Each of the Native Language Community Coordination recipients has identified a plan for successful completion of cooperative agreement objectives. Though some demonstration of success can be satisfied through the counting of activities such as the number of children participating in the language program or the number of individuals recruited for an advisory council, some objectives require a different metric for demonstrating success.

There may be a need, for example, to show the contribution level that the advisory council made toward developing a curriculum for credentialing language immersion teachers. This is a complex question that may best be answered by asking open-ended questions.

Creating clear and unambiguous questions are an iterative process with the first version of the questions likely being different from the final version. The goal of creating well-defined questions is so that the person answering does not have to interpret the meaning of the questions. Using our advisory council example, a first pass in creating an open-ended question requires that we do not lead the respondent to answer in a certain way and that she or he answers using his or her own words. The first question draft may look like this: “How committed was the council to completing curriculum development?”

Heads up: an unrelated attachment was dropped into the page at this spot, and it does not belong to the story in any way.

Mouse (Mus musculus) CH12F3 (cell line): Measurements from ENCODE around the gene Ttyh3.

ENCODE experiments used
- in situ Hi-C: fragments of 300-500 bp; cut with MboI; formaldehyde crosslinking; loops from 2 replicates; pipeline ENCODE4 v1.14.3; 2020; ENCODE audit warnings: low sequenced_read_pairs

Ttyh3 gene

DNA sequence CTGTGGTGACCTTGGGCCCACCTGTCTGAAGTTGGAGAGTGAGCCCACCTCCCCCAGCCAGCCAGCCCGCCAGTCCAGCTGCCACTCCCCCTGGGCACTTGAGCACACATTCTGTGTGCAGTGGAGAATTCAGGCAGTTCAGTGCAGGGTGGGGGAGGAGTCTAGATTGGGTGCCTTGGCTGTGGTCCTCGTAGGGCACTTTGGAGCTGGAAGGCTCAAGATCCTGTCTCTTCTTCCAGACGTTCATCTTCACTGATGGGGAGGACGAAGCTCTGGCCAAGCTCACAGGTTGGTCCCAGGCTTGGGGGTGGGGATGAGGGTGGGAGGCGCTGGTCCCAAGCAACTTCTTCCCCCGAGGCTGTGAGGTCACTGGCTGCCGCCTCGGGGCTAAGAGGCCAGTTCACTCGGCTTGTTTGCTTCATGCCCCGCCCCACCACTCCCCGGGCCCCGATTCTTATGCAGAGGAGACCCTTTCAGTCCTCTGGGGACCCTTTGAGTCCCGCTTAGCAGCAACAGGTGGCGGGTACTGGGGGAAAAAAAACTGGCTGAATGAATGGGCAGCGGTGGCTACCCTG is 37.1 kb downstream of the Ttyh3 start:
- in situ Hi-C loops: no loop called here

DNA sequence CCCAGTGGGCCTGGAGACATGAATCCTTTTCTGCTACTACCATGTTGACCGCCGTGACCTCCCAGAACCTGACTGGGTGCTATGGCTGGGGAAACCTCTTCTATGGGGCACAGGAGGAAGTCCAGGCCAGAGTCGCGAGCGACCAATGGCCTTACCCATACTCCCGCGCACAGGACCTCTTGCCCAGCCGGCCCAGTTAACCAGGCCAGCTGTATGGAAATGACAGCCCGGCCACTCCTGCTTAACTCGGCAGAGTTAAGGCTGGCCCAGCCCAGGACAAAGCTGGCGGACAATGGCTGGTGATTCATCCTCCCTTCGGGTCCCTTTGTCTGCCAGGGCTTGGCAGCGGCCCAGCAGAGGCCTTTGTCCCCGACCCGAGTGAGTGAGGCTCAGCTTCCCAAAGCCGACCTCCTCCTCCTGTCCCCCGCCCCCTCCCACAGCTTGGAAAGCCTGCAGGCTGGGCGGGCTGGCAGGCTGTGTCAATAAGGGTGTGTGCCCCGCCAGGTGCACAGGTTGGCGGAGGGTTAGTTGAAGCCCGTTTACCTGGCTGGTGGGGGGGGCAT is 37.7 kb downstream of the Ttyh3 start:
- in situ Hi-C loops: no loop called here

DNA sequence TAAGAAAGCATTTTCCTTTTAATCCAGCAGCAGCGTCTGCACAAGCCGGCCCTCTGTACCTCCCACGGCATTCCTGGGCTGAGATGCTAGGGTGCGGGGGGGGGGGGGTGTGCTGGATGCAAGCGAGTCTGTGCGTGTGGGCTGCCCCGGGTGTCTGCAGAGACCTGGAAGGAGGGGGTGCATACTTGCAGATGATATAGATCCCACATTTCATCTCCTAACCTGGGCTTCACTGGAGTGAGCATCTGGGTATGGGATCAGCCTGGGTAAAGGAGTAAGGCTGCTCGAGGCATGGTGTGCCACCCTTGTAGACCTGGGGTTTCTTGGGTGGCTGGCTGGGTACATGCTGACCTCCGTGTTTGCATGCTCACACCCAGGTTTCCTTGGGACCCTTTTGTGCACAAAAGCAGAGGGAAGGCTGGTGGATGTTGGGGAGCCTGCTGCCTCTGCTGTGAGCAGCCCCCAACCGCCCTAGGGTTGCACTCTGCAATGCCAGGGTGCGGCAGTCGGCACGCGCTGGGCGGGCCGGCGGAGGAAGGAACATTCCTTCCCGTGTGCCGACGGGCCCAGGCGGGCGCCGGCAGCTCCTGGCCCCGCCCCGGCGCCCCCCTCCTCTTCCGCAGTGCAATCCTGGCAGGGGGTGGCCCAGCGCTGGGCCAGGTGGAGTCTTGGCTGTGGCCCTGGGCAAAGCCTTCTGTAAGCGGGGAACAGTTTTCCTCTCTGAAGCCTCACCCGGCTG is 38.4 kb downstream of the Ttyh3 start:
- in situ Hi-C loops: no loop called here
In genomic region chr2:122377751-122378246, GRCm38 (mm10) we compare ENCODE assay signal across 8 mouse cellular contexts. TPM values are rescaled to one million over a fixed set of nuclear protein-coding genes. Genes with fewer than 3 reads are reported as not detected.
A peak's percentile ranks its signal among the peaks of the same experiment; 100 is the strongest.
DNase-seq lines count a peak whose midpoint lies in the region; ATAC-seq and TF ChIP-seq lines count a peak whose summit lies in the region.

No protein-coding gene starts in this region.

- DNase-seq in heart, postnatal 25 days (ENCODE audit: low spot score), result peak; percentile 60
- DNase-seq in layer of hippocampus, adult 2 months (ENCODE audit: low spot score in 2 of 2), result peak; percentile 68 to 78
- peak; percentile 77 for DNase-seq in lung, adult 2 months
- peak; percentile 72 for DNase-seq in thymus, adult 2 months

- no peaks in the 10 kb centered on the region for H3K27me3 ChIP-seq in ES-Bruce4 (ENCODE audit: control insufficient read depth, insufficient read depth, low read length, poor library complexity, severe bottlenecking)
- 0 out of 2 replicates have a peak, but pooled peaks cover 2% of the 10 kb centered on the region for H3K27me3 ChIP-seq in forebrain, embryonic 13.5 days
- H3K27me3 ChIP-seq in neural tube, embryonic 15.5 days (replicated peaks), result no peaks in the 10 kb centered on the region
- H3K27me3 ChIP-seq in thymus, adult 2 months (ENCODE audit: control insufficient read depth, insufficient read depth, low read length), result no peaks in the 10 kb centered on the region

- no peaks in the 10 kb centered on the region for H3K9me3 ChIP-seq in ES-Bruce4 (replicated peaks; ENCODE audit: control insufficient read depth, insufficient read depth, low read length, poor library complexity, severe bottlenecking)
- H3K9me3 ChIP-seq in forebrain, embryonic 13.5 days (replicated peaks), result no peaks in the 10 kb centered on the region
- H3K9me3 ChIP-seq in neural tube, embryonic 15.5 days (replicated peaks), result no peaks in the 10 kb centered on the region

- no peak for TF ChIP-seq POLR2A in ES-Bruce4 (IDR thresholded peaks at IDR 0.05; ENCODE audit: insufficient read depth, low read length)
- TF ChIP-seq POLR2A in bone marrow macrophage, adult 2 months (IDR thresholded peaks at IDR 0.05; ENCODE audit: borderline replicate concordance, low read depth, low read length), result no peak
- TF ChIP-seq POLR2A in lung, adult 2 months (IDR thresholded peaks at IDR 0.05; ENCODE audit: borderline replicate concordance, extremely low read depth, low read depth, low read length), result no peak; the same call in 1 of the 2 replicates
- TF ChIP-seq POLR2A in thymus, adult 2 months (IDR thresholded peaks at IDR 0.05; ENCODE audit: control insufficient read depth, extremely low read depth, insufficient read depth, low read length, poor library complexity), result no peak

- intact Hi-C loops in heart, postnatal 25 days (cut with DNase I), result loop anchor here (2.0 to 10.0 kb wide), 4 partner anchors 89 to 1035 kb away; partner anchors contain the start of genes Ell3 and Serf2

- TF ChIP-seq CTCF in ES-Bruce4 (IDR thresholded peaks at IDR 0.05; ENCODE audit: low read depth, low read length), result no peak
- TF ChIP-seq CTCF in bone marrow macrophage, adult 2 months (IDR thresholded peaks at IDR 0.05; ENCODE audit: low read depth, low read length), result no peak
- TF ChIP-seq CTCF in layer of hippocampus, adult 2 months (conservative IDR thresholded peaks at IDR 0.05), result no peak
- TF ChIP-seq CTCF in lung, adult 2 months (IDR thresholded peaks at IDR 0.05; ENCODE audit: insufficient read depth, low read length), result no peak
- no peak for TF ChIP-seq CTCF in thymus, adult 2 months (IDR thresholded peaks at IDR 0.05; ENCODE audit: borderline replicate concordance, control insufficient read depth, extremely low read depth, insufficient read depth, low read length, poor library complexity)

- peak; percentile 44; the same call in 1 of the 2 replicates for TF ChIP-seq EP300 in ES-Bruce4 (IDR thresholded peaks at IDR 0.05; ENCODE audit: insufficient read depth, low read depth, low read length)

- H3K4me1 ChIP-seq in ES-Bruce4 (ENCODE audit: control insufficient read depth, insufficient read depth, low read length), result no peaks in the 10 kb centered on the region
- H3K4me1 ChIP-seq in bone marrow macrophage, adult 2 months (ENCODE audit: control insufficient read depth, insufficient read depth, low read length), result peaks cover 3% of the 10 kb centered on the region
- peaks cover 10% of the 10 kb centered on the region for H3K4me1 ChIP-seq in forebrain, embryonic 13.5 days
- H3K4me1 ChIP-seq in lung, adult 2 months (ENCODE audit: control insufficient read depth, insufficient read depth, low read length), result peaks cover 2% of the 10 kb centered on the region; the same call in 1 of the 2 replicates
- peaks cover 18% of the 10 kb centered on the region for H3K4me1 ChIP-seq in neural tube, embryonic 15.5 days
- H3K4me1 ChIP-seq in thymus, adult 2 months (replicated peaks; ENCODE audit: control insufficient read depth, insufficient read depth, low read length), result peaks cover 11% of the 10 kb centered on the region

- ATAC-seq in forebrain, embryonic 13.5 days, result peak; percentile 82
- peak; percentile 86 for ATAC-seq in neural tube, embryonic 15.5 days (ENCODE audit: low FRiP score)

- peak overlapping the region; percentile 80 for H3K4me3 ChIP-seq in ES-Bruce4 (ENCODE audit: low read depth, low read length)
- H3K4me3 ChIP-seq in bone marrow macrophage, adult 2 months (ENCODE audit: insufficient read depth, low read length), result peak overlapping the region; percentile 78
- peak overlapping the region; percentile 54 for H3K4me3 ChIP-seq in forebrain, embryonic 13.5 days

At face value, it may seem to be a good question, although there may be some members that understand the word “commitment” in different ways. Some advisory council members may interpret commitment to mean completion of tasks, while others interpret it as consistently attending meetings.

Thus to assess the commitment of advisory council members in completing the curriculum we may want to ask more than one question about differing types of commitment, “What are a few words that come to mind when you think about how well the advisory council met project deadlines?” and “How would you describe the attendance of advisory council meetings?” and “How would you describe the equity of tasks assigned to each member on the advisory council?” Of course, there could be more or other lines of inquiry to assess advisory council commitment. The point is that a basic question about commitment may not be understood in the same way by all.

TIP: Try NOT to create questions in a vacuum. Share draft questions with others having knowledge about your objectives and activities. Maybe come-up with agreed upon concepts of what you are trying to assess and develop questions based upon these concepts. In our commitment example, we identified concepts of deadlines, attendance, and equity of tasks for development of our questions.

Happy question developing!

Jim and Gary